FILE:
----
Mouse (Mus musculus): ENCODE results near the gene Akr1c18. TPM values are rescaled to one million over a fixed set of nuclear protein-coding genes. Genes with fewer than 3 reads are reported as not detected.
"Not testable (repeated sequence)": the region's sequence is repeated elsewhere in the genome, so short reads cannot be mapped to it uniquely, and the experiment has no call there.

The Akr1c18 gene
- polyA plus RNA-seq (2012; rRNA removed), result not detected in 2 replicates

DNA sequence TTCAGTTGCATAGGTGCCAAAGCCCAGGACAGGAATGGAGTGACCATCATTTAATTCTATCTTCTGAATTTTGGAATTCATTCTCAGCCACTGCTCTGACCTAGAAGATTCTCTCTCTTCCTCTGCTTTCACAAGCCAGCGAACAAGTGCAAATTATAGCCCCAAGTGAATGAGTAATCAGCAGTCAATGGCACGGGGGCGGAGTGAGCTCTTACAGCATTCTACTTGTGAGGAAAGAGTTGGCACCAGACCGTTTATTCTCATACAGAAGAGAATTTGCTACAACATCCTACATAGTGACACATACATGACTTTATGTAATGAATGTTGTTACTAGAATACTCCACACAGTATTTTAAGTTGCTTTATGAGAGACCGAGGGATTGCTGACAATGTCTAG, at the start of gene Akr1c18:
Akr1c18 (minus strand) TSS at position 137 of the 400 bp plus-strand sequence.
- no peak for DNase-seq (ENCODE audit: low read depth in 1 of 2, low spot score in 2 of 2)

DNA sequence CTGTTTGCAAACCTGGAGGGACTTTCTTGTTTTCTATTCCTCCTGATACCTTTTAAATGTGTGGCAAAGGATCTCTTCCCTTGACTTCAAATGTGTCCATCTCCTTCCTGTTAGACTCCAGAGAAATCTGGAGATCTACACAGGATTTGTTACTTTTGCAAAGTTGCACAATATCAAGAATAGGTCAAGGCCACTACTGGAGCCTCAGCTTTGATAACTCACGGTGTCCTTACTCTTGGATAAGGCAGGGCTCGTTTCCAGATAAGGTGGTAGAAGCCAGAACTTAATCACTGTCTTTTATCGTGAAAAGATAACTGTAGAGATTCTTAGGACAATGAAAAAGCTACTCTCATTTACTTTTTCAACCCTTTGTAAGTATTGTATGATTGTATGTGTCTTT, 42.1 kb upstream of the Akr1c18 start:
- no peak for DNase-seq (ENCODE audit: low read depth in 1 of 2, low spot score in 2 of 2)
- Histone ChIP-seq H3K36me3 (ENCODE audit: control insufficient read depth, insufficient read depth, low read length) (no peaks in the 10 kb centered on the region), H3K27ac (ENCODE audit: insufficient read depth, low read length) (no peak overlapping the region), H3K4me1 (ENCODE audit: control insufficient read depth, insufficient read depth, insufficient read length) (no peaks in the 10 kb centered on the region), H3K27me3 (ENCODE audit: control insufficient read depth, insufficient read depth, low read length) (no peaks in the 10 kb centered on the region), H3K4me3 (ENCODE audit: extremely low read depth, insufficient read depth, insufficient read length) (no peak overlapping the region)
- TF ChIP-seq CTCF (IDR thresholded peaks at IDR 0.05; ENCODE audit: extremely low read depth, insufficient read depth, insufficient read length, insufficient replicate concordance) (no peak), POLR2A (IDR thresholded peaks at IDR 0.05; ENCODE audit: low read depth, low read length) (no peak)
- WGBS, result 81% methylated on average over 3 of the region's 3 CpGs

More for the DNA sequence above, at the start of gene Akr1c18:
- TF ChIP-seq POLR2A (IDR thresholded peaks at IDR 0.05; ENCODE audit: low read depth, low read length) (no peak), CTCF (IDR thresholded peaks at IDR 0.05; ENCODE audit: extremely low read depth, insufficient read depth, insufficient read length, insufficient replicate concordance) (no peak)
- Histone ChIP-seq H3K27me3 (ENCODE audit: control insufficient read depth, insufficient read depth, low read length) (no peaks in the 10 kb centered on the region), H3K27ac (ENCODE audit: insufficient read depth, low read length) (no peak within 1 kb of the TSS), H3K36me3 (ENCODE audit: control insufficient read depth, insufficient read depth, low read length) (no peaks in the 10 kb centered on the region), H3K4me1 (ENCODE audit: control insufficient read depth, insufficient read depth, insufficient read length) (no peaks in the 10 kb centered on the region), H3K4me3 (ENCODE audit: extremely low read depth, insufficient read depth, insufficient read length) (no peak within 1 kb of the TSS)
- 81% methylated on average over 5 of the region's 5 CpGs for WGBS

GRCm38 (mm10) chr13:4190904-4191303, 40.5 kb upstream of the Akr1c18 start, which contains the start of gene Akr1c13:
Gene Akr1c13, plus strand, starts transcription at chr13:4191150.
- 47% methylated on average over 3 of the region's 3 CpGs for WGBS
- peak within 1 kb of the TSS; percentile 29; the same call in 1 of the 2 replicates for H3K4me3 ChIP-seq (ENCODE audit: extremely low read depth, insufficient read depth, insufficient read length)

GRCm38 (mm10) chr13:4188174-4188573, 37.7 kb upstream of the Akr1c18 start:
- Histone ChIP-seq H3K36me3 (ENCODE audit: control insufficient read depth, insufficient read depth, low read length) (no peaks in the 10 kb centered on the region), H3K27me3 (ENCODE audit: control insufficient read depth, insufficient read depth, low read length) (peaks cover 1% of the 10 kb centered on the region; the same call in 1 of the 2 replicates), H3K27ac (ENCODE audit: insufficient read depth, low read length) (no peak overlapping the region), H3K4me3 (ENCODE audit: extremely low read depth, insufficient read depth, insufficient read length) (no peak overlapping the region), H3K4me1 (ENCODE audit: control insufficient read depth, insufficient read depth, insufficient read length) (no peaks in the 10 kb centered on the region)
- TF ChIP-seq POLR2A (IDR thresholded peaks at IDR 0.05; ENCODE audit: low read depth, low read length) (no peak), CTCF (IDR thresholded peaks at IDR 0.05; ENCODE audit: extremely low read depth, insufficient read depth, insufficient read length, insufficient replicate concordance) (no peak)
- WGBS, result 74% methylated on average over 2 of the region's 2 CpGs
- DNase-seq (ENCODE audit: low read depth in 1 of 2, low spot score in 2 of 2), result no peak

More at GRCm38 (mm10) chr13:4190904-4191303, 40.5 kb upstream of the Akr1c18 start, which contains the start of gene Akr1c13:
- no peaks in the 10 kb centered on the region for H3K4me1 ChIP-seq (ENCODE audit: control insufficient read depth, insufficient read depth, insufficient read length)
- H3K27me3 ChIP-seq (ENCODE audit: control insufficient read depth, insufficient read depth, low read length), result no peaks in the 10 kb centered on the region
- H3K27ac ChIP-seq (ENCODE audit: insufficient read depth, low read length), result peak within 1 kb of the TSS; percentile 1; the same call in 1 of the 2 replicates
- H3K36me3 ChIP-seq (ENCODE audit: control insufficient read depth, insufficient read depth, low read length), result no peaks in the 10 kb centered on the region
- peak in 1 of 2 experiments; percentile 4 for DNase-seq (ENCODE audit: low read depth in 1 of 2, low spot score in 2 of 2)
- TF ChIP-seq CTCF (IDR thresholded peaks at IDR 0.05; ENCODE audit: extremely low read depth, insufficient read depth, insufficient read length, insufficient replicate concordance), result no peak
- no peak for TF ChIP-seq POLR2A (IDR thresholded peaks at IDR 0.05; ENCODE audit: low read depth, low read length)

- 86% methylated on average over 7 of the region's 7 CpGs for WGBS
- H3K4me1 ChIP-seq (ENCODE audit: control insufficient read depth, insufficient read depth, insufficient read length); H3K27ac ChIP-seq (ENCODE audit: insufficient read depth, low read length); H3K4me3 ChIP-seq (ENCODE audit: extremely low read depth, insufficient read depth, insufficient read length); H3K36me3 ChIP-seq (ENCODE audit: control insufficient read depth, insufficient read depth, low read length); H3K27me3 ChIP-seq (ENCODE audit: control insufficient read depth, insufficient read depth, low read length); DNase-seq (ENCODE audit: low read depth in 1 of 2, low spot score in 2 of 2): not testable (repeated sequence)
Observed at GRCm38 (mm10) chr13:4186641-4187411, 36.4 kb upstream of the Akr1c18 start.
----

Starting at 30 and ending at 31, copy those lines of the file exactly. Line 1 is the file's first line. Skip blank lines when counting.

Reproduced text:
- H3K36me3 ChIP-seq (ENCODE audit: control insufficient read depth, insufficient read depth, low read length), result no peaks in the 10 kb centered on the region
- peak in 1 of 2 experiments; percentile 4 for DNase-seq (ENCODE audit: low read depth in 1 of 2, low spot score in 2 of 2)